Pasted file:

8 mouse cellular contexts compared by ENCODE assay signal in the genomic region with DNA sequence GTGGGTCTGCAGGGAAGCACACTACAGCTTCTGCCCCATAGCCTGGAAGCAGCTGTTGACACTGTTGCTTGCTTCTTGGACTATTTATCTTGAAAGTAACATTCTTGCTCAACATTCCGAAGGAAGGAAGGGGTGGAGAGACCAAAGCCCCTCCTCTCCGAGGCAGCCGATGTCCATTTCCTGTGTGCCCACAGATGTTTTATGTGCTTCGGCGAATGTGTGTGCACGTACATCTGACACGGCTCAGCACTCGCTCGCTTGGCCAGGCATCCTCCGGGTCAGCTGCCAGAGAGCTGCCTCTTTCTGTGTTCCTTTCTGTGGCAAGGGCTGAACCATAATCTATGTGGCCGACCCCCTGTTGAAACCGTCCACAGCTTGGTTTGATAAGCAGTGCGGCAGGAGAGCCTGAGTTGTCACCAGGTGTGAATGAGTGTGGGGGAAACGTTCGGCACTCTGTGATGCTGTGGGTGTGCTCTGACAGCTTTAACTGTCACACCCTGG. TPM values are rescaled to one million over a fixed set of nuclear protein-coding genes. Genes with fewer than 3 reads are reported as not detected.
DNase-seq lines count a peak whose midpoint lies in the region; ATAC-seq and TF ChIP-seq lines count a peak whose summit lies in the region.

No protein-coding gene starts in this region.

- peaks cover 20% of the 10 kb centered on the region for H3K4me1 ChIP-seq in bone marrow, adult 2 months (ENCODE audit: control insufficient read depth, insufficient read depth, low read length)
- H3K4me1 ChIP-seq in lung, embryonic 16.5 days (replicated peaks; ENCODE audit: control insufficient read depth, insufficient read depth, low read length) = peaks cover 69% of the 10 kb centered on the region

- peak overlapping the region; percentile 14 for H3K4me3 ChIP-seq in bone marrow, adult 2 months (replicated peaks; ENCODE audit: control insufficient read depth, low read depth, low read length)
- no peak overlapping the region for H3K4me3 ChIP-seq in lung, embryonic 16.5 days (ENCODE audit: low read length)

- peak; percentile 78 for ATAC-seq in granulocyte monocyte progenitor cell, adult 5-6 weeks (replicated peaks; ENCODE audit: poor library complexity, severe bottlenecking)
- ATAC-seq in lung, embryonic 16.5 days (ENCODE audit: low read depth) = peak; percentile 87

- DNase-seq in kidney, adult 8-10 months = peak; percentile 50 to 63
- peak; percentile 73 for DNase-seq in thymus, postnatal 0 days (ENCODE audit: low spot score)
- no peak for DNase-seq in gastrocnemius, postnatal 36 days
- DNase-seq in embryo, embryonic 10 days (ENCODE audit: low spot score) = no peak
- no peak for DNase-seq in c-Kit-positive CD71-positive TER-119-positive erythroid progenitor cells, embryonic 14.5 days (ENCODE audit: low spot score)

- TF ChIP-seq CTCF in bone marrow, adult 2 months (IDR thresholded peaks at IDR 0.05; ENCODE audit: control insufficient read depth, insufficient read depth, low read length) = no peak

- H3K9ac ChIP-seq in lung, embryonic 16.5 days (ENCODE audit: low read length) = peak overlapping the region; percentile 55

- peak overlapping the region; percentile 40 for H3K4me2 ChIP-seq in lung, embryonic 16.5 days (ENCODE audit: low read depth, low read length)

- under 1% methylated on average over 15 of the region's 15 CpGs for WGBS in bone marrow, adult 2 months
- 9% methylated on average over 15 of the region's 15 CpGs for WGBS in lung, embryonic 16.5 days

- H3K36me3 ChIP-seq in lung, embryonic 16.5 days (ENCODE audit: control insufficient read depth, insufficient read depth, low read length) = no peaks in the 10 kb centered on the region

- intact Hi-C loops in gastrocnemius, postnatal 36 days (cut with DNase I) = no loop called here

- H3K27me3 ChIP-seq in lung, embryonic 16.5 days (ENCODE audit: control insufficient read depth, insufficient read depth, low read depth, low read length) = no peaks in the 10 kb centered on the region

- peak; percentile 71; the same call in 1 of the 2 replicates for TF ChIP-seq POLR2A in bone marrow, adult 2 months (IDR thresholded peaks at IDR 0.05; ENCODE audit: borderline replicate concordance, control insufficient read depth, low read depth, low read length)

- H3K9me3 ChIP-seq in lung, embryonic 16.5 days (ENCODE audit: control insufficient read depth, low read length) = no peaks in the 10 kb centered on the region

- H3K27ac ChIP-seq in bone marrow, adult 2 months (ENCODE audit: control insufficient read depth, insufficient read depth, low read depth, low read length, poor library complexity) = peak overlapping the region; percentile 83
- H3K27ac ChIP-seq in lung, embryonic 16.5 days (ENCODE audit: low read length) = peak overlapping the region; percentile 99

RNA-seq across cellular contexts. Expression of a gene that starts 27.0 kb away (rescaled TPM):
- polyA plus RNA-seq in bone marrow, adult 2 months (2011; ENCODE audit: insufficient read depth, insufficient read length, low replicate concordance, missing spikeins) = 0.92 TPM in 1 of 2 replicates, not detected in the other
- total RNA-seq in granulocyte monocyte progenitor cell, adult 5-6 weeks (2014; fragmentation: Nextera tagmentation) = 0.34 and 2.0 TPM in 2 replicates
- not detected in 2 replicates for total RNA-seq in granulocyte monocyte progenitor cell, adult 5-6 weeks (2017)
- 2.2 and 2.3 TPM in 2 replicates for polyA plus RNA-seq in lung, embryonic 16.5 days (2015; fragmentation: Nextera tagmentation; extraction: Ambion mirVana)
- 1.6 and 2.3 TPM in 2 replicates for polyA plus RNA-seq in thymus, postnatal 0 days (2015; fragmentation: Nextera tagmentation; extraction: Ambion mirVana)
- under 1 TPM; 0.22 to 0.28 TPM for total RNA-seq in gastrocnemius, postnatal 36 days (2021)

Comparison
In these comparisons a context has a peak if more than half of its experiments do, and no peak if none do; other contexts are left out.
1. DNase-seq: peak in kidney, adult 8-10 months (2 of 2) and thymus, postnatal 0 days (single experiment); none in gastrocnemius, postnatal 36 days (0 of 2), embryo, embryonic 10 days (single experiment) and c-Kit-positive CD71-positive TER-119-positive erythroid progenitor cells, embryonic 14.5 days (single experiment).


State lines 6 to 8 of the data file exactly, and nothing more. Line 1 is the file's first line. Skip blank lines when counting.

- peak overlapping the region; percentile 14 for H3K4me3 ChIP-seq in bone marrow, adult 2 months (replicated peaks; ENCODE audit: control insufficient read depth, low read depth, low read length)
- no peak overlapping the region for H3K4me3 ChIP-seq in lung, embryonic 16.5 days (ENCODE audit: low read length)

- peak; percentile 78 for ATAC-seq in granulocyte monocyte progenitor cell, adult 5-6 weeks (replicated peaks; ENCODE audit: poor library complexity, severe bottlenecking)